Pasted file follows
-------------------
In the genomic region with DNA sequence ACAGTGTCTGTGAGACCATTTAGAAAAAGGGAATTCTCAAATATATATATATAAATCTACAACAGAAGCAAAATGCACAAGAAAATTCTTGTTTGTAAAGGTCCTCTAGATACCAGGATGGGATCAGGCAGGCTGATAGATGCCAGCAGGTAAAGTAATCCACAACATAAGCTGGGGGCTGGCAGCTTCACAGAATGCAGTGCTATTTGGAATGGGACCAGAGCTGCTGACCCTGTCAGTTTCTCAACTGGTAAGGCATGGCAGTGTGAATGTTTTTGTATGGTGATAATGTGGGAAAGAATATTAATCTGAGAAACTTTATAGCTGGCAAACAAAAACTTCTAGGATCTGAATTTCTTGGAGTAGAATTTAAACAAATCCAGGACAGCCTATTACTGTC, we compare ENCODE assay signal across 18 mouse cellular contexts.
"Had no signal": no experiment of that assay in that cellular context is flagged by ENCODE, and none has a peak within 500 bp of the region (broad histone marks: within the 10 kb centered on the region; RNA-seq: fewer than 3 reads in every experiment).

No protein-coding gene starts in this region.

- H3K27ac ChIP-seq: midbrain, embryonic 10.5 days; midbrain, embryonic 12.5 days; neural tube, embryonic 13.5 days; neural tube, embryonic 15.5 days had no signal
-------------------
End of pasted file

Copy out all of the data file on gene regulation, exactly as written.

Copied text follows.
In the genomic region with DNA sequence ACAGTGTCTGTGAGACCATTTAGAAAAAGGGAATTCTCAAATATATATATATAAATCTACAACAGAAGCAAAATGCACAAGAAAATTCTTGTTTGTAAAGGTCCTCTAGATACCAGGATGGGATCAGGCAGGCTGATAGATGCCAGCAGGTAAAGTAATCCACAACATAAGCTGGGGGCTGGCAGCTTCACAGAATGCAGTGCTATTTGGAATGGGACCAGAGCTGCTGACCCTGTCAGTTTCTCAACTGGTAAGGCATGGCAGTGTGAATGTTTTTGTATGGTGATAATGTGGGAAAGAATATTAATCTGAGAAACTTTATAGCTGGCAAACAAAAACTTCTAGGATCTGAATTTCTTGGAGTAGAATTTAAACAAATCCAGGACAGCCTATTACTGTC, we compare ENCODE assay signal across 18 mouse cellular contexts.
"Had no signal": no experiment of that assay in that cellular context is flagged by ENCODE, and none has a peak within 500 bp of the region (broad histone marks: within the 10 kb centered on the region; RNA-seq: fewer than 3 reads in every experiment).

No protein-coding gene starts in this region.

- H3K27ac ChIP-seq: midbrain, embryonic 10.5 days; midbrain, embryonic 12.5 days; neural tube, embryonic 13.5 days; neural tube, embryonic 15.5 days had no signal